In United States v. Shaheed Wood, No. 06-1372 (3d Cir. May 17, 2007), the Court of Appeals, using the plain error standard and citing only pre-Booker precedent, reversed a 6-level sentencing enhancement for assault on a police officer pursuant to U.S.S.G. § 3A1.2(c) on ex post fact grounds. The official victim enhancement was amended effective November 1, 2004. Wood engaged in the conduct charged in the indictment on January 10, 2004, approximately 10 months before the amendment became effective. Prior to the amendment Wood would have received a 3-level rather than a 6-level enhancement.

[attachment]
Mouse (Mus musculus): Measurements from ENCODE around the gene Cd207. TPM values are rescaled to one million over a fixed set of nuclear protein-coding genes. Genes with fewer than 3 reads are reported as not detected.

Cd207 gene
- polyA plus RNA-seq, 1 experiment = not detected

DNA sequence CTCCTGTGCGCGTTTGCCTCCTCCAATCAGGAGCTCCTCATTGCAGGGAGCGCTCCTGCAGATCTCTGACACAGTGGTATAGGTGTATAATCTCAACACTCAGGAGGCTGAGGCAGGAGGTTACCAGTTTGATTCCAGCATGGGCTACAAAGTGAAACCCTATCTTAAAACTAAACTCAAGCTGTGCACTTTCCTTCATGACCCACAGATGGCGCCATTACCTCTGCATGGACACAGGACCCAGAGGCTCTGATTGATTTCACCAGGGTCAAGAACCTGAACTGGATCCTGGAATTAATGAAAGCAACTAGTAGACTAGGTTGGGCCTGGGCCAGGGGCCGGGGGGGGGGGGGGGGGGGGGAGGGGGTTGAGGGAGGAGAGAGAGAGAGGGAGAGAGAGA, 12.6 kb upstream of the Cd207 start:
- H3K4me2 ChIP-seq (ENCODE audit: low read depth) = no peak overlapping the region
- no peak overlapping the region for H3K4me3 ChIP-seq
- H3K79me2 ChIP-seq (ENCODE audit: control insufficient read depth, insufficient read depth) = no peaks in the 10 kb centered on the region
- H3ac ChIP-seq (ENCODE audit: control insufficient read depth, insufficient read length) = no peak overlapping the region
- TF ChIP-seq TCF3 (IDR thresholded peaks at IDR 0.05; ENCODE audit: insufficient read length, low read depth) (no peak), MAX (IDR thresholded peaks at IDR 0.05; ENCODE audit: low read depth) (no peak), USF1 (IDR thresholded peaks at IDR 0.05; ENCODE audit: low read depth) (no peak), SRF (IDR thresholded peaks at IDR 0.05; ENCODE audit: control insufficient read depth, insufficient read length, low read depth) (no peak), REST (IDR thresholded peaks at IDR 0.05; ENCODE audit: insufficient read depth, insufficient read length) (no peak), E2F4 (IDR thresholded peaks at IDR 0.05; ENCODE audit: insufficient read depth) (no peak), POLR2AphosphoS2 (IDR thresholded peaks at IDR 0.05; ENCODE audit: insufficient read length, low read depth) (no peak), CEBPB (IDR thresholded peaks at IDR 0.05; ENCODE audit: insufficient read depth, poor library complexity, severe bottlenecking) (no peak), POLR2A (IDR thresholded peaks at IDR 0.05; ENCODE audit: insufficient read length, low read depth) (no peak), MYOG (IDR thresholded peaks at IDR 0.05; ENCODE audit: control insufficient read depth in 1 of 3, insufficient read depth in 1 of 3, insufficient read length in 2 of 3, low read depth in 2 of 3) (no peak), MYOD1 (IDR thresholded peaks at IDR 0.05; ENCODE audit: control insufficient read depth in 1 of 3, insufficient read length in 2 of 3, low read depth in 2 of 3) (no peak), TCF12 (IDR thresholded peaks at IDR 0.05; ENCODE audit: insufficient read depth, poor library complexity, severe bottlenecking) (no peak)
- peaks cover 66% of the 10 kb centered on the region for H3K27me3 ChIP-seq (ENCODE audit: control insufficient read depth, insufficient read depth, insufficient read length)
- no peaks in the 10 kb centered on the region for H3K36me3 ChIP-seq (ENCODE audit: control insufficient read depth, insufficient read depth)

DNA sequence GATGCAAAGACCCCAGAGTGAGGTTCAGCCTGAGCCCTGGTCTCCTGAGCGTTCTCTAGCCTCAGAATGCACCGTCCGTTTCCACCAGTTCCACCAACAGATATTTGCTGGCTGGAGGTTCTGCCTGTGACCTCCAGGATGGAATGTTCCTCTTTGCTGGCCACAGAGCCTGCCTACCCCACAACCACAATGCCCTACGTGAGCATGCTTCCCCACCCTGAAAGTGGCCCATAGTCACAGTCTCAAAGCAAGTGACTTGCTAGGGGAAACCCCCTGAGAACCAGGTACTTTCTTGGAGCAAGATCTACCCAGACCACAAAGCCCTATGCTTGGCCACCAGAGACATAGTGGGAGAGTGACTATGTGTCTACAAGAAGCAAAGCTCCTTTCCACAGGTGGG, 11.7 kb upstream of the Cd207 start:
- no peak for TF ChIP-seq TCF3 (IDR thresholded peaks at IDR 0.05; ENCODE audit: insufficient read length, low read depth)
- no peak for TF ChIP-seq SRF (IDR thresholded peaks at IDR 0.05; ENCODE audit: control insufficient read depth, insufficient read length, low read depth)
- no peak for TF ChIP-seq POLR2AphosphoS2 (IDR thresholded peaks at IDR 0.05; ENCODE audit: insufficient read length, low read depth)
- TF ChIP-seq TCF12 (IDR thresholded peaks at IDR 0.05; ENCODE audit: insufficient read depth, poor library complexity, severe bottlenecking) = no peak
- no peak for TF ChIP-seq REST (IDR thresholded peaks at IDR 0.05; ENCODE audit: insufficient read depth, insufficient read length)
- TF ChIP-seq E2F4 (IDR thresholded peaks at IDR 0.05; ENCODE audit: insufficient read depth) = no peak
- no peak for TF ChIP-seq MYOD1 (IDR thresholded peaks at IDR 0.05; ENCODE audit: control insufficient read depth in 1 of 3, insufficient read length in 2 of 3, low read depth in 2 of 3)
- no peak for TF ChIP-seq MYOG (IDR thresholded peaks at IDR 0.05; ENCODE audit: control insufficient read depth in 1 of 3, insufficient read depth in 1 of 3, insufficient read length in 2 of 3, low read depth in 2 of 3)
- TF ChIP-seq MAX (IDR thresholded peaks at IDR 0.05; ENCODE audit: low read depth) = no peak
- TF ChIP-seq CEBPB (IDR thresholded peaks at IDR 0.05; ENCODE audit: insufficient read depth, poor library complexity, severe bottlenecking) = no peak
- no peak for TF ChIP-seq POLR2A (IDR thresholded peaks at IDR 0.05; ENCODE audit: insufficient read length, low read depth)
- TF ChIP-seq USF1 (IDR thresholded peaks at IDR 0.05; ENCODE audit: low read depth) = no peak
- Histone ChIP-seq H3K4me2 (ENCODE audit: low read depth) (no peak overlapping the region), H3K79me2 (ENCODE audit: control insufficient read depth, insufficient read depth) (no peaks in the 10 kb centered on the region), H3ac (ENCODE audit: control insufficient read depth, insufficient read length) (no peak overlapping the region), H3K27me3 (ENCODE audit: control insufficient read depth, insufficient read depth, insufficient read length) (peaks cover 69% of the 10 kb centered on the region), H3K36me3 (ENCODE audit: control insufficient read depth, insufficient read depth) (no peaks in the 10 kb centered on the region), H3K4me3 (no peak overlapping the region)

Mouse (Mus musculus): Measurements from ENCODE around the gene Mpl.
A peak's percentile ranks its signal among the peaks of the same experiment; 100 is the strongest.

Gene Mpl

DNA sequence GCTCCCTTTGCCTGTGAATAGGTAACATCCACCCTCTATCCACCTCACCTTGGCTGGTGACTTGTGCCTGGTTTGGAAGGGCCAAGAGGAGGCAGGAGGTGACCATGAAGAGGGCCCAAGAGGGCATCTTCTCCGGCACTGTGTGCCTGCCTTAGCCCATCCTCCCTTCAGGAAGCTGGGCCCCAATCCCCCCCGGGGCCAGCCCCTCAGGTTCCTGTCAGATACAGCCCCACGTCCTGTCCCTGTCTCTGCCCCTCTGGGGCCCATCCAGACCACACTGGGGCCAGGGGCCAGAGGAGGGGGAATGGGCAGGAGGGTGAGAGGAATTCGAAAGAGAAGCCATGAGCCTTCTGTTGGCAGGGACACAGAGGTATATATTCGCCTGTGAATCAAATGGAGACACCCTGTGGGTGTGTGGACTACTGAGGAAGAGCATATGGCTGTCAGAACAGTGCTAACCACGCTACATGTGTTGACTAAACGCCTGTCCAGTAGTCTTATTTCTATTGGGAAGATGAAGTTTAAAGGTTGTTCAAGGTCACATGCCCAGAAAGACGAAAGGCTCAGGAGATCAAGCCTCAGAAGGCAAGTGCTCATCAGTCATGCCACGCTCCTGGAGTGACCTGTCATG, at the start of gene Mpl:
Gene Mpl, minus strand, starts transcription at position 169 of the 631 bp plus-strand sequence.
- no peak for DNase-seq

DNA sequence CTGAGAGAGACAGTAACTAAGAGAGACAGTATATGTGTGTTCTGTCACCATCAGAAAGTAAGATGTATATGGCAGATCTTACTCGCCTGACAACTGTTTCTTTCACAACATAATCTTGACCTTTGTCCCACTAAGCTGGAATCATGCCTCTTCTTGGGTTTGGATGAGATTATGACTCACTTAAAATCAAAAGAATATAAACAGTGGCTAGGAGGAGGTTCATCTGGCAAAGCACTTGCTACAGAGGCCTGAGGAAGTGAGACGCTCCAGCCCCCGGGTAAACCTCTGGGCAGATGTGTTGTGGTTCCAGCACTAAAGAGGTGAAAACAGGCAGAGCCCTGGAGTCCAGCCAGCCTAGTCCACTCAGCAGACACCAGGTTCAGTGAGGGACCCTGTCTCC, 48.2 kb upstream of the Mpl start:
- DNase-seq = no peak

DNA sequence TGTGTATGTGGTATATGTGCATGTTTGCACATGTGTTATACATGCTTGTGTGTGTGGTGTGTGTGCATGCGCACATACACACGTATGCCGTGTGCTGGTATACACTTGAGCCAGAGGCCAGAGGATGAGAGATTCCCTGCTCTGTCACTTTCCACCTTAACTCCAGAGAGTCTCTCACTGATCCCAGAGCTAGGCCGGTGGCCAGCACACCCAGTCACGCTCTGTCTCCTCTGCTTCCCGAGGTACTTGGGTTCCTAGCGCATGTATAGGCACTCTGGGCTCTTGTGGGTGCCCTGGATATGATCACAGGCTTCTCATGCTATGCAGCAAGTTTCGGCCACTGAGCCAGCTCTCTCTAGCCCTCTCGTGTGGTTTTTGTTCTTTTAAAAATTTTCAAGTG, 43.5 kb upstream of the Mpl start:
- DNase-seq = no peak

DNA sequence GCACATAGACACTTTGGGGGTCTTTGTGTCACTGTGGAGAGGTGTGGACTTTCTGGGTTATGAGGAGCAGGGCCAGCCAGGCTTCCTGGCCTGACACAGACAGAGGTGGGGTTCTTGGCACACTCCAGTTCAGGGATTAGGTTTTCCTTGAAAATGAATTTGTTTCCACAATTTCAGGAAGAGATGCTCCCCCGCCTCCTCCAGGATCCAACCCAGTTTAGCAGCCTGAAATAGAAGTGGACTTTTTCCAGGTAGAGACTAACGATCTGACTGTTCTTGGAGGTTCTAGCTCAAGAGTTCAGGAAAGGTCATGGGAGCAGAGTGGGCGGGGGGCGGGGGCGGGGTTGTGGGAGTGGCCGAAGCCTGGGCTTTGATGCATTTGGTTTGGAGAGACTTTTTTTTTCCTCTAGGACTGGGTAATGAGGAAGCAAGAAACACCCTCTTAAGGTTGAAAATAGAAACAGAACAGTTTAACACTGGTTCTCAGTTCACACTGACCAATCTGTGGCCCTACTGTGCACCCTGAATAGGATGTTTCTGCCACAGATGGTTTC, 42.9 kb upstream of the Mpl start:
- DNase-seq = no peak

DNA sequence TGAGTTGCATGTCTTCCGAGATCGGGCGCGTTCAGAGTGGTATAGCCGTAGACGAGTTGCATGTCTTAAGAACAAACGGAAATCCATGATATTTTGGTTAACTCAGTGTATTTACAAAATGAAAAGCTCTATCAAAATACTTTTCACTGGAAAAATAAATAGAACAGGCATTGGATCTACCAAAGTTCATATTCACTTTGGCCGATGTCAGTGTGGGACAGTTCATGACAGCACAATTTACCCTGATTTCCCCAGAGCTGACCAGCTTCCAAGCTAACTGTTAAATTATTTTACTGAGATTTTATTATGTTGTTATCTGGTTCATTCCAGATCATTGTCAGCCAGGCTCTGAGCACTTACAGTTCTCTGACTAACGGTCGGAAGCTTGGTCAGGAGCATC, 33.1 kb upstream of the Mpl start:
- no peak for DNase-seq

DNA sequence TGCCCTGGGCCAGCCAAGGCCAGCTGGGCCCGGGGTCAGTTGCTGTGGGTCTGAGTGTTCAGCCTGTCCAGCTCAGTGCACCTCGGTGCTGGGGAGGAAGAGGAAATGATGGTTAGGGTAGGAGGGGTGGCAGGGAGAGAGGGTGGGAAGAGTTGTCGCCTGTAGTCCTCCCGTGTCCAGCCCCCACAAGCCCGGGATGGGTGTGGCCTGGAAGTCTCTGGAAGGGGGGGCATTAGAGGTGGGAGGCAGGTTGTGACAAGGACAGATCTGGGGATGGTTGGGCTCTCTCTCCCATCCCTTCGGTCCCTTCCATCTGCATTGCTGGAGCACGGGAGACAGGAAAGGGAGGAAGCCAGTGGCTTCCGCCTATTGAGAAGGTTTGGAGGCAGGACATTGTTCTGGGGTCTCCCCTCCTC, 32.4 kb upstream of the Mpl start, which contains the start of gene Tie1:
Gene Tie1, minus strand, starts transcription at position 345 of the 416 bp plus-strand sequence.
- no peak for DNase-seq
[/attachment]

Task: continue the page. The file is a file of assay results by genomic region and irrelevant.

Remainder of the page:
The Court also deemed improper that portion of the prosecutor’s closing argument where he argued that if the Government, police officers, citizens or judges make mistakes, the court of appeals will correct them. Such an argument may lead the jury to believe that if they made a mistake in wrongly convicting the Defendant, the court of appeals can correct that mistake, thereby minimizing the gravity of the jury’s responsibility. Interestingly enough, the Court ruled that a mistrial was not required in this case, where the improper remarks were harmless considering their scope, their relation to the context of the trial, the ameliorative effect of any curative instructions and the strength of the evidence supporting the conviction. Nonetheless, the Court cautioned that "reference in an argument to the review function of the courts of appeals may be dangerous territory into which a prosecutor should venture with care."